At the same time, he added, work remains to be done to fully implement the action plan as presented by the Government of Iraq for the transition to successor arrangements for the Development Fund.

The Council continued its discussions on Iraq in consultations, and later took up Guinea-Bissau.

NEW DEPUTY HEAD OF AFGHANISTAN MISSION BEGINS WORK

Martin Kobler, the Secretary-Generals new Deputy Special Representative for the United Nations Assistance Mission in Afghanistan (UNAMA), arrived in Kabul today to take up his post. Kobler will be responsible for political issues in UNAMA, including electoral and parliamentary matters.

Upon arrival, he said that he is committed to ensuring that all the work that the Mission does is in line with the priorities of the Government of Afghanistan. We have a press release with more details, as well as a press release concerning Special Representative Staffan de Misturas visit to Mazar-i-Sharif.

DR CONGO: U.N ENVOY CONDEMNS REBEL ATTACK ON MBANDAKA

The Special Representative of the Secretary General for the Democratic Republic of the Congo, Alan Doss, said in

statement yesterday that he is concerned about the situation in Mbandaka, in Equateur province.

Rebels attacked the town on Sunday, first targeting the governor's residence before attacking the building of the Provincial Assembly, then finally taking control of the airport. They were later beaten into retreat by Congolese troops backed by UN peacekeepers.

Three UN personnel, including a uniformed peacekeeper and two contactors, were killed in this incident.

HAITI: ALL-FEMALE BANGLADESHI UNIT TO JOIN U.N. POLICE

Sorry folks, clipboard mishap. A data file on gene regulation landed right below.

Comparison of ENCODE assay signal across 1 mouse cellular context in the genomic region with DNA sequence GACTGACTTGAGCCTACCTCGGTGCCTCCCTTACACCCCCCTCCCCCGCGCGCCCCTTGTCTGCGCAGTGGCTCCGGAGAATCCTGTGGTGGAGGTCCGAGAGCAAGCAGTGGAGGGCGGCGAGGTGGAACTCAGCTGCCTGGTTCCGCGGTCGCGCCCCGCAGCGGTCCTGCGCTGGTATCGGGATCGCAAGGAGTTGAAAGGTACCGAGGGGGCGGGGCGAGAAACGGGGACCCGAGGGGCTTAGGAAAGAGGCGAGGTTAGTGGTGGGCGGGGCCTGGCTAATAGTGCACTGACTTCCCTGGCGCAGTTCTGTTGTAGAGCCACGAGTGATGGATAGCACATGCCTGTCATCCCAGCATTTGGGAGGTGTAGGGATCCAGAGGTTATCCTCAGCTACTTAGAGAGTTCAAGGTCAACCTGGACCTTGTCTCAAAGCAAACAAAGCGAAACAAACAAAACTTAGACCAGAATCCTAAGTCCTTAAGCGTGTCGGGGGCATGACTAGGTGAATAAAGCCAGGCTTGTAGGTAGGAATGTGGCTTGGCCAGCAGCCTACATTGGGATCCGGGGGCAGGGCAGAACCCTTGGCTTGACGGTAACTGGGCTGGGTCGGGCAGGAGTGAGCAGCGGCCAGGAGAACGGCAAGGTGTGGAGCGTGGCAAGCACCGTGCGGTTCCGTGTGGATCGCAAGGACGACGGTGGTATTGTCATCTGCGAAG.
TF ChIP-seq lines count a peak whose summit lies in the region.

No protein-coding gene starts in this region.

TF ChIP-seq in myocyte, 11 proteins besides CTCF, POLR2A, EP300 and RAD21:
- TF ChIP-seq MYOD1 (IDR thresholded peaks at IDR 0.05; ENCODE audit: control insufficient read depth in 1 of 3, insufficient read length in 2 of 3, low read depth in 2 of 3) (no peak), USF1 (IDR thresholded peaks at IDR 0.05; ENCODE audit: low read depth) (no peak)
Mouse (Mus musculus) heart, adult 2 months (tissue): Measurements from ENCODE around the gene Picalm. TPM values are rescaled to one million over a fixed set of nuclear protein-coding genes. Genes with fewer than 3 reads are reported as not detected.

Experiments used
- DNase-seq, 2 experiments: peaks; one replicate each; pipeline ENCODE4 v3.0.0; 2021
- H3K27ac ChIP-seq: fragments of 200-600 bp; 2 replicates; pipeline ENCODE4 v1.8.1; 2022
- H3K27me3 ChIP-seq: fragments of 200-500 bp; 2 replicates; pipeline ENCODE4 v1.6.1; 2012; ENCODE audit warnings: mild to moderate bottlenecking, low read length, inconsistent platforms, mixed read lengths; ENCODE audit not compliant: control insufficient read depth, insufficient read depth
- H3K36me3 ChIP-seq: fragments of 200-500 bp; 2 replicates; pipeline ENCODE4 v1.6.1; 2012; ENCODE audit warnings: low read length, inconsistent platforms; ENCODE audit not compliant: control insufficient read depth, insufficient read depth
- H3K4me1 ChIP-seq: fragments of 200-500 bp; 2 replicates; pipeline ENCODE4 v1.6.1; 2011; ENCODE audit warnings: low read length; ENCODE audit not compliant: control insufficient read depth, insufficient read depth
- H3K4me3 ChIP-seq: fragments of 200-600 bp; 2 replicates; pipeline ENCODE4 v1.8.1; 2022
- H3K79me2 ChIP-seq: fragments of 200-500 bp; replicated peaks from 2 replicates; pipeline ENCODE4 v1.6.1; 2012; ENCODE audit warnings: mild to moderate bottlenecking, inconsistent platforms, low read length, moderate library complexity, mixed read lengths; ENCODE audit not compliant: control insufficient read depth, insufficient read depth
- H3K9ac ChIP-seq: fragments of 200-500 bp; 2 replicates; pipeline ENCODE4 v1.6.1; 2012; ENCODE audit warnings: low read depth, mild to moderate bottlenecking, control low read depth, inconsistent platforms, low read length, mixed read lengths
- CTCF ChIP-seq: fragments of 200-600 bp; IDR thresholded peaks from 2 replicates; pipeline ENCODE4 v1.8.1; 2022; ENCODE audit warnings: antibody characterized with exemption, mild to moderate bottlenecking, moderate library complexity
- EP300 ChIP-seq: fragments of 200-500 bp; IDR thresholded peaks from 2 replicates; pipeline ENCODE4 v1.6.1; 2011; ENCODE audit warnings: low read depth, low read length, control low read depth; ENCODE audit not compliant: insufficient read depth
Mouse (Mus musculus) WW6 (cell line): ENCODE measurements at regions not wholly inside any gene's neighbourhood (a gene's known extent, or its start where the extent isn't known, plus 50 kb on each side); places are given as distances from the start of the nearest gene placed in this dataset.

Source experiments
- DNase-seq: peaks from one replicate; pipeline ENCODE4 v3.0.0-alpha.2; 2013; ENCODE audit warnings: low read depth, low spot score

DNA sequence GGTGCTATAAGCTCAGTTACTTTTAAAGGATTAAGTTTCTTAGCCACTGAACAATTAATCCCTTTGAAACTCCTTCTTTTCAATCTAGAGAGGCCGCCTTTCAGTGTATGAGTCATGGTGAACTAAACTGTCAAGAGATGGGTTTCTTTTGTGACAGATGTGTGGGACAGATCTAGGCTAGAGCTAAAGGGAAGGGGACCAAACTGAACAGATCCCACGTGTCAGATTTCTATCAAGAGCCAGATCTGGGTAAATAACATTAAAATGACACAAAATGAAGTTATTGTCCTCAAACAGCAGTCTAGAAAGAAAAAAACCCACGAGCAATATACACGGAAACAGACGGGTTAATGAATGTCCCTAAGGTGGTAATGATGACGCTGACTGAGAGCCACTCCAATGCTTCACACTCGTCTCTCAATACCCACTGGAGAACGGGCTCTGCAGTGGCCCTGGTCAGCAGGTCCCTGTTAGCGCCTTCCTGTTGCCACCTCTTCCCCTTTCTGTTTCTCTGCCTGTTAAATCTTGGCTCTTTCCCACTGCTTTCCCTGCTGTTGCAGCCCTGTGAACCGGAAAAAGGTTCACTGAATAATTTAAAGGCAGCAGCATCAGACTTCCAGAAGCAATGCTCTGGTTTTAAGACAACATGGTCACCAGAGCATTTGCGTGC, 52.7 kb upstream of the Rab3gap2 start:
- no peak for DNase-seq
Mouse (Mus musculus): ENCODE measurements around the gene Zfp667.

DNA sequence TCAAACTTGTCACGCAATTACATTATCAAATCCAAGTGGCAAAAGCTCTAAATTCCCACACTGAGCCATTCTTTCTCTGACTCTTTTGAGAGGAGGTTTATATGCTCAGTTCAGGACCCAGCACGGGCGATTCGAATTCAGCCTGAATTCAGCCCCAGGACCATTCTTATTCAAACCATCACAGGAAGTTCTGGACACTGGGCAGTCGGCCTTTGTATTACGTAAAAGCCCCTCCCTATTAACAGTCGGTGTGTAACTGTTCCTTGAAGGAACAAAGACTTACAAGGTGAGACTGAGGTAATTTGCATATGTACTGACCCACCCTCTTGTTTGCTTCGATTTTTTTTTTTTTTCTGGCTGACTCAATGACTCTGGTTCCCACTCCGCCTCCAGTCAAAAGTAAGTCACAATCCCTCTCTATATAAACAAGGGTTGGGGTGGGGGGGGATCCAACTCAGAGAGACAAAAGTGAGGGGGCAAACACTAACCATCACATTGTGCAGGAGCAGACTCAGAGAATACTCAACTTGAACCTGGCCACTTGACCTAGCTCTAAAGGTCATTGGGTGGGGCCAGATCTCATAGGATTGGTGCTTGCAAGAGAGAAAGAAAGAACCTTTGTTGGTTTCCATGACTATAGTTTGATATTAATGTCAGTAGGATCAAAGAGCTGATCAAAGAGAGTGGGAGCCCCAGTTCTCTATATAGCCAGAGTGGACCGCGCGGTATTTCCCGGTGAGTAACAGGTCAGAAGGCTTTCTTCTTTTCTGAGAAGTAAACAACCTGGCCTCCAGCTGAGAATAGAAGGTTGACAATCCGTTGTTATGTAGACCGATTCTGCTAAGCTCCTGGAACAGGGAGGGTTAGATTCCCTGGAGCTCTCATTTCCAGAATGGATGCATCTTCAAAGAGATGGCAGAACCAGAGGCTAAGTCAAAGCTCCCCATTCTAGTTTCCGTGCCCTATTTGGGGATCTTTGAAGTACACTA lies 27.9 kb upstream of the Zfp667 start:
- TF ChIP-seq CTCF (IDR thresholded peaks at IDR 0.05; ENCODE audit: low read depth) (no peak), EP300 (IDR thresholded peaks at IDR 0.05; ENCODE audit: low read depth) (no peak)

The Department of Peacekeeping Operation

says that an all female Formed Police Unit from Bangladesh will be deployed to the UN Mission in Haiti (MINUSTAH) by the end of this month.

They are part of reinforcements that the Security Council authorized in January 2010 following the earthquake on the 12 January. The Formed Police Unit will consist of 130 female police officers and 30 support staff.

Though final arrangements on what this Formed Unit will be asked to do cannot yet be confirmed, it is likely that they will work in some of the internally displaced persons camps to help provide security alongside the Haitian National Police.

Meanwhile, UNICEF has

welcomed the return to school yesterday of some children who had been out of school for three months. While the goal was to get 70,000 children back to school by the summer, this small step, as UNICEF describes it, will help ensure childrens safety and give them a sense of normalcy.

Some 3 million children in Haiti have received little or no schooling in the past three months. UNICEF says that 4,000 schools were destroyed in the 12 January earthquake and classes have resumed for the most part in tents provided by UNICEF and others.

OTHER ANNOUNCEMENTS

INNOVATIVE PROJECT HELPS REFUGEES IN ECUADOR: The UN Refugee Agency (UNHCR) announced that an innovative registration initiative, just completed on 31 March, has resulted in 26,000 Colombian refugees receiving identity documents in an isolated region of northern Ecuador. For 12 months, mobile teams comprising officials from the Ecuadorian Ministry of Foreign Affairs and UNHCR staff had traversed difficult terrain to reach the refugees. People who were then recognized as refugees received an official government document certifying their status as refugees. The project has doubled the number of registered refugees in Ecuador, which now totals more than 45,000 people, 98 percent of them from Colombia. UNHCR estimates that there could be another 100,000 people in Ecuador in need of international protection.

BHUTTO COMMISSION REPORT TO BE PRESENTED TO SECRETARY-GENERAL ON 15 APRIL: Asked about reports of a request by the Government of Pakistan for a delay in presenting the report of the Commission of Inquiry dealing with the assassination of Benazir Bhutto, the Spokesperson said that the date for presenting the report remains 15 April.

Office of the Spokesperson for the Secretary-General

United Nations, S-378

New York, NY 10017

Tel. 212-963-7162

Fax. 212-963-7055